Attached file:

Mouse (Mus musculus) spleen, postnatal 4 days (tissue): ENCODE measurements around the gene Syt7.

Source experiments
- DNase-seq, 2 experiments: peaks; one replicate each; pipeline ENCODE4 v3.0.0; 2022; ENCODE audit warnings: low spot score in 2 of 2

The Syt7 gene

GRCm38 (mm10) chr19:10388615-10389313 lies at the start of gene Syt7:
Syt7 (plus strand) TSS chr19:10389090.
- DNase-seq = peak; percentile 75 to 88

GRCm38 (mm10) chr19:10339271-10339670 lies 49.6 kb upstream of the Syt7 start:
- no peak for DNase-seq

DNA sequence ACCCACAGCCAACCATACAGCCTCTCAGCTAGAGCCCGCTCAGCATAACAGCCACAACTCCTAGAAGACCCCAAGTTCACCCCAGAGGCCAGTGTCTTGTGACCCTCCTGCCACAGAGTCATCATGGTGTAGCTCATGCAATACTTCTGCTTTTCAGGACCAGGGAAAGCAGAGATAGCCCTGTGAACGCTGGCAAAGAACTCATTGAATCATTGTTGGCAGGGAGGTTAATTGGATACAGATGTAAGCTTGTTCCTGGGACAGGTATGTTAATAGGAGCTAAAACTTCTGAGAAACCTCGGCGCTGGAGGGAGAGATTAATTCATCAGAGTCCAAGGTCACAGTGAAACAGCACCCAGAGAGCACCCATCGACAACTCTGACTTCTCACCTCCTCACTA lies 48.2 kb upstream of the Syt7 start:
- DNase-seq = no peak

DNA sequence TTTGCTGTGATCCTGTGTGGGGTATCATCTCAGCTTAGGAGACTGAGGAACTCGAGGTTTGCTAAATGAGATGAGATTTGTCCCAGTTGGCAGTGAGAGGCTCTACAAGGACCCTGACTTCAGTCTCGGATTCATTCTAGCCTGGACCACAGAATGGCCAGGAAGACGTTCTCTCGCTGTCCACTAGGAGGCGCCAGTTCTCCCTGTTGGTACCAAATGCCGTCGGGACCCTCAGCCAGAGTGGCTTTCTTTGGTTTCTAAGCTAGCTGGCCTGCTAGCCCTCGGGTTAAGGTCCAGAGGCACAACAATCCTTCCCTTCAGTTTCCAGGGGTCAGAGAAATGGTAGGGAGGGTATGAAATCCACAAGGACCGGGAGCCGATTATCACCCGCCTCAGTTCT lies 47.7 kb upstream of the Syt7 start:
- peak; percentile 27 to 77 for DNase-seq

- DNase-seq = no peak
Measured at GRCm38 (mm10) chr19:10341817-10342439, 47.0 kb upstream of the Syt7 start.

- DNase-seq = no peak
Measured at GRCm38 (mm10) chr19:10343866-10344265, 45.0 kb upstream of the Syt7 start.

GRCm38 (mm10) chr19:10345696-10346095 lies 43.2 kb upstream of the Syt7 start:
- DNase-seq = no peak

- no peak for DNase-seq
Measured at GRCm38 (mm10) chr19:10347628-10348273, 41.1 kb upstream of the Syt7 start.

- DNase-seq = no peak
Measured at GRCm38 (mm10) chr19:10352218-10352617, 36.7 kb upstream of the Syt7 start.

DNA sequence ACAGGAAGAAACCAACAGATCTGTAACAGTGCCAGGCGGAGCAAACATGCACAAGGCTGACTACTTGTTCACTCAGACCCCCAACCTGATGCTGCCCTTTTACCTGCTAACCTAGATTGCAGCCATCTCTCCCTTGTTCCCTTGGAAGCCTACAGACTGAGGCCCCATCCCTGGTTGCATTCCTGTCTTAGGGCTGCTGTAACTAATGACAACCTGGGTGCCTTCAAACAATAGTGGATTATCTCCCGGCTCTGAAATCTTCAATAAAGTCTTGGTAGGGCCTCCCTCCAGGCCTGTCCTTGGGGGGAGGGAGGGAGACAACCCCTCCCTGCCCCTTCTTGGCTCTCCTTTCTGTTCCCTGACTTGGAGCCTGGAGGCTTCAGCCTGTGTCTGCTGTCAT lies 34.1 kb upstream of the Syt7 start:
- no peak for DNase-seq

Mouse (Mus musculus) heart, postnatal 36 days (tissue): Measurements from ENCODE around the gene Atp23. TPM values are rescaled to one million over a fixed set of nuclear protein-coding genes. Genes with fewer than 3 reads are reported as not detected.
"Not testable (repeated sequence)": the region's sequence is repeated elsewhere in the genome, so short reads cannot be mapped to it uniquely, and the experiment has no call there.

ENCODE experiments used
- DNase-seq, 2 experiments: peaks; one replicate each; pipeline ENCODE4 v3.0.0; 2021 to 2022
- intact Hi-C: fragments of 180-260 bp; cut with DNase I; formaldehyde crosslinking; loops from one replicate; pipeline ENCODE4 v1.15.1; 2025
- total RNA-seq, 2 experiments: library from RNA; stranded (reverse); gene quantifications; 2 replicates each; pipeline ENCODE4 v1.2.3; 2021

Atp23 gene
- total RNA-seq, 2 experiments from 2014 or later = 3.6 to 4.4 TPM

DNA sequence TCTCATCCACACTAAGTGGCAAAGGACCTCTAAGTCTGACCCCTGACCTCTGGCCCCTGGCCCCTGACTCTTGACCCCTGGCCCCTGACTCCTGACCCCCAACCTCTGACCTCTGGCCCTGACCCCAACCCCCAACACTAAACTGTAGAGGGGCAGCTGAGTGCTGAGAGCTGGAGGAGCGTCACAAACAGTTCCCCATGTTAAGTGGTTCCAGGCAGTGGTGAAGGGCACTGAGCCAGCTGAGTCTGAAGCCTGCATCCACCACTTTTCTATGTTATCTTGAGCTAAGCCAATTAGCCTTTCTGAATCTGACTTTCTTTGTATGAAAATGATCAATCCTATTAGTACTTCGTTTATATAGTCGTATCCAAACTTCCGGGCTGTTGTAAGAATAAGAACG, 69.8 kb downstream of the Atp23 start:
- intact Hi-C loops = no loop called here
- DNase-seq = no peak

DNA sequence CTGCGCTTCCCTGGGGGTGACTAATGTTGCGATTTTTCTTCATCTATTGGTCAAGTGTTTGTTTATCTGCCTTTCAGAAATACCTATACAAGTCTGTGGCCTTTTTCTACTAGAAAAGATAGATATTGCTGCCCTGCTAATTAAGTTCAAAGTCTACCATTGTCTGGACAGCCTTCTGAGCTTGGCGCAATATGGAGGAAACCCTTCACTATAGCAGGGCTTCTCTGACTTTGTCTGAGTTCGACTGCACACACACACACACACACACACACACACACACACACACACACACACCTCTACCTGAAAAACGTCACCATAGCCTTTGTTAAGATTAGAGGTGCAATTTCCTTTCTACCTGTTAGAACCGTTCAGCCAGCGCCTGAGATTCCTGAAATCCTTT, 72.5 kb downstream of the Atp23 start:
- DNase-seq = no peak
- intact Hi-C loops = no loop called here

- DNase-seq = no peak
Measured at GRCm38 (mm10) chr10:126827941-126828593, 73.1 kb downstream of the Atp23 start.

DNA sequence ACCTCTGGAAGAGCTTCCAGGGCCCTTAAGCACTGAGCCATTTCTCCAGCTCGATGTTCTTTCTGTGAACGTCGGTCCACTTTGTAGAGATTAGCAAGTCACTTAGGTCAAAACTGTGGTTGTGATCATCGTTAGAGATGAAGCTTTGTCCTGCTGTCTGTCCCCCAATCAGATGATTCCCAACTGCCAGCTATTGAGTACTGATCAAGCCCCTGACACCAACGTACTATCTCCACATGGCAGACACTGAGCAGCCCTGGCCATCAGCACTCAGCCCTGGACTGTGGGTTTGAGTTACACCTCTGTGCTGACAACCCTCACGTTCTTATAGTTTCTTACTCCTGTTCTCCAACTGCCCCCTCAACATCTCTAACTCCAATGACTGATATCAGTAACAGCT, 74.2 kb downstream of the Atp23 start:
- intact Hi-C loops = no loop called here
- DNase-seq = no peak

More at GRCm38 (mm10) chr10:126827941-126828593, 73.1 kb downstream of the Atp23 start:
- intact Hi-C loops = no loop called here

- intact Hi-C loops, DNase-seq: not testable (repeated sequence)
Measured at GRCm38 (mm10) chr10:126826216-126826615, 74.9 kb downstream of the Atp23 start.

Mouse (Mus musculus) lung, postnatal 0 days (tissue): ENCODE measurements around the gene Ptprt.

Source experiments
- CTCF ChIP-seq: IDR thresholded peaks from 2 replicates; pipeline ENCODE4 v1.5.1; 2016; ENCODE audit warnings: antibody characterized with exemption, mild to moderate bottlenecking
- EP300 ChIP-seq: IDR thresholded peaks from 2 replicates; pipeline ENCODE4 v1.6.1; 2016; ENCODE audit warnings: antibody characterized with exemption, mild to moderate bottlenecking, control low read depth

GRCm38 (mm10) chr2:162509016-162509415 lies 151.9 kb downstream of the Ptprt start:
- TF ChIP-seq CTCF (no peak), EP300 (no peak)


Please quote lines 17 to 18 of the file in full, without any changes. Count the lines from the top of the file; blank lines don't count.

Measured at GRCm38 (mm10) chr19:10343866-10344265, 45.0 kb upstream of the Syt7 start.

GRCm38 (mm10) chr19:10345696-10346095 lies 43.2 kb upstream of the Syt7 start: